“I know what it feels like to feel be lost, to feel depressed. And I know what it feels like to feel shameful of all of that because on the surface everything looks fine,” Oshman admits.

The mother-of-four grew up in a loving family in Tel Aviv but underwent years of psychotherapy to unpick the reasons for her extreme anxiety and fear.

Growing up with parents who were highly accomplished, she was under the impression – wrongly – that their love for her was conditional on her success.

Her grandparents on both sides – to whom she was very close – were Holocaust survivors and the grandmother who lived next door would wake up screaming that the Nazis had returned.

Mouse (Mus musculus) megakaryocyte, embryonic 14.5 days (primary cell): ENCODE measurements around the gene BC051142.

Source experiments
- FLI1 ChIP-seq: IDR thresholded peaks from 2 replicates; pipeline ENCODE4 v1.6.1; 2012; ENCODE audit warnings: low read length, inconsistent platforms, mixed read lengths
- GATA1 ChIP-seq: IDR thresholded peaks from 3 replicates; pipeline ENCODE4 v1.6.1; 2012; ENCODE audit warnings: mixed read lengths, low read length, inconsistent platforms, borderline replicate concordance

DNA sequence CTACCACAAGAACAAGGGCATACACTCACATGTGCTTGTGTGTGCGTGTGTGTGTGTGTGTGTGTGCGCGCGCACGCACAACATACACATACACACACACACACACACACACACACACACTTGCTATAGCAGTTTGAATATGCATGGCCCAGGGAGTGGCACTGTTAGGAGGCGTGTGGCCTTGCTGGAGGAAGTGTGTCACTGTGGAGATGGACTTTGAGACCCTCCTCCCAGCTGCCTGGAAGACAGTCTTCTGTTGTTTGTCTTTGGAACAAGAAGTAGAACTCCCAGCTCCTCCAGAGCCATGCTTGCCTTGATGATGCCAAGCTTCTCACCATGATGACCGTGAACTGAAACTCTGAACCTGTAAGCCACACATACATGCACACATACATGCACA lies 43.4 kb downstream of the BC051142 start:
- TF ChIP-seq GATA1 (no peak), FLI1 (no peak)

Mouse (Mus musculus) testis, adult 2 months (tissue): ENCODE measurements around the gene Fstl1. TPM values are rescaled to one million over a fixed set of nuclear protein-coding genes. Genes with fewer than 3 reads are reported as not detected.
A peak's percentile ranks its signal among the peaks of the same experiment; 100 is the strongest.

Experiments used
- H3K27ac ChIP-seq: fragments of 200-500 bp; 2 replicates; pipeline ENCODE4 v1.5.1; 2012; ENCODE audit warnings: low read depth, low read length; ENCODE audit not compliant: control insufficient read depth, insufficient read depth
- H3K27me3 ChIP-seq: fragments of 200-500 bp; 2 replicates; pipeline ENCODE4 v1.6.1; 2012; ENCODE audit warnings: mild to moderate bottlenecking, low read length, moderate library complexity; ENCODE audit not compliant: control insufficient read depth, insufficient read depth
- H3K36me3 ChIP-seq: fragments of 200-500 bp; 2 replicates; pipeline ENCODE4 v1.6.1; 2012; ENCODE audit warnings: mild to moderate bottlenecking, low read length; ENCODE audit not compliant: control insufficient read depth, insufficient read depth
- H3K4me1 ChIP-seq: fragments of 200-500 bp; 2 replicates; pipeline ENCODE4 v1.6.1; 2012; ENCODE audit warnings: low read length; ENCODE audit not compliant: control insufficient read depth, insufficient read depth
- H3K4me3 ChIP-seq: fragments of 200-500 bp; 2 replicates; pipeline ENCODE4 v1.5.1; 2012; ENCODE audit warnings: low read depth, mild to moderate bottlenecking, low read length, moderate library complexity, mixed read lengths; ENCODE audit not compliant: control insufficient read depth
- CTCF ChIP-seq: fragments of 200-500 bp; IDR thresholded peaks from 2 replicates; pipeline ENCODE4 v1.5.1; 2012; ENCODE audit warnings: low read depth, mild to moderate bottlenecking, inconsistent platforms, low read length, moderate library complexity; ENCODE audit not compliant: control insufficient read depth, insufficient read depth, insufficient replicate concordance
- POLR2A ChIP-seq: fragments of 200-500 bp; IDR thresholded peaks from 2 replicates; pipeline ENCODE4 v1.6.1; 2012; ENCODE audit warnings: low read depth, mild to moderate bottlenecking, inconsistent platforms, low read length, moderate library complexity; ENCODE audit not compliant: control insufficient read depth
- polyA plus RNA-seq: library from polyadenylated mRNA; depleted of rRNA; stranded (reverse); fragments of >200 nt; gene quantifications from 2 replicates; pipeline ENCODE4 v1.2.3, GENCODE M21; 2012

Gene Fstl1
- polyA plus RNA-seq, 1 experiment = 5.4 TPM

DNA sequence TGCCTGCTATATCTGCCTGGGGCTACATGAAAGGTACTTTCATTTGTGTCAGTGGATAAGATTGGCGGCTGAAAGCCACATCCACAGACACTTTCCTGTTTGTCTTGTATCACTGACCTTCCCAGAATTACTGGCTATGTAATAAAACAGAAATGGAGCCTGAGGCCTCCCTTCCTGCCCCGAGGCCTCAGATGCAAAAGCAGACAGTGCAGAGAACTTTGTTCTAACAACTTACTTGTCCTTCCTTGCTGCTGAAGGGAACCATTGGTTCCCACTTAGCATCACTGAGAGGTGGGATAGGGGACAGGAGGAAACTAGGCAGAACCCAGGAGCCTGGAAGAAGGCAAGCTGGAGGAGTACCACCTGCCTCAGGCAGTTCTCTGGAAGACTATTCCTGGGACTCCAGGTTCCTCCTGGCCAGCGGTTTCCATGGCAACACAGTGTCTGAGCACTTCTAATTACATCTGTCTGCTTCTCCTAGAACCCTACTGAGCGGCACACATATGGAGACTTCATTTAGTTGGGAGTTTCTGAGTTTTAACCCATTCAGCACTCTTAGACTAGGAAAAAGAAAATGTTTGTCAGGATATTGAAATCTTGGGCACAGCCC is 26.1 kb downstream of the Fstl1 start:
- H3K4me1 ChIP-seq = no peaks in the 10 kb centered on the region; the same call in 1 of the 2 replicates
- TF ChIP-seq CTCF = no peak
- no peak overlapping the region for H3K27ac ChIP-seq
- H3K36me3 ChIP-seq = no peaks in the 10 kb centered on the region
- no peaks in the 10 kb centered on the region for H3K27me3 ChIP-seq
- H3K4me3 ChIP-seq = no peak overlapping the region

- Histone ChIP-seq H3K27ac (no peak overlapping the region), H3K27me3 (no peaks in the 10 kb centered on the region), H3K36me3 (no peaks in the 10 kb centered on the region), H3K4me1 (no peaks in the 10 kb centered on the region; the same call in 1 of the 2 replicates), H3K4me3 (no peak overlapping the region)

Oshman’s parents were raised with a “survival mindset”. Additionally, through her father’s job as Israel’s top forensic pathologist, she was unwittingly exposed to bad things too early – she saw her first dead body in the morgue aged seven.

Her fear was all-pervasive; she always thought of the worse-case scenario. But she hid it, becoming a people-pleaser and never revealing to her parents her inner thoughts.

As an adult, she would fill in her children’s school trip permission slips thinking she was signing their death warrant. What if something bad were to happen, she would wonder.

Therapy helped her up to a point, but she was asked to rake over the past in what she felt was a negative way. It was only when she discovered Jewish wisdom seven years ago that things – slowly – started to fall into place.

Oshman had become aware of the writings of Sigmund Freud’s student, Dr Viktor E Frankl.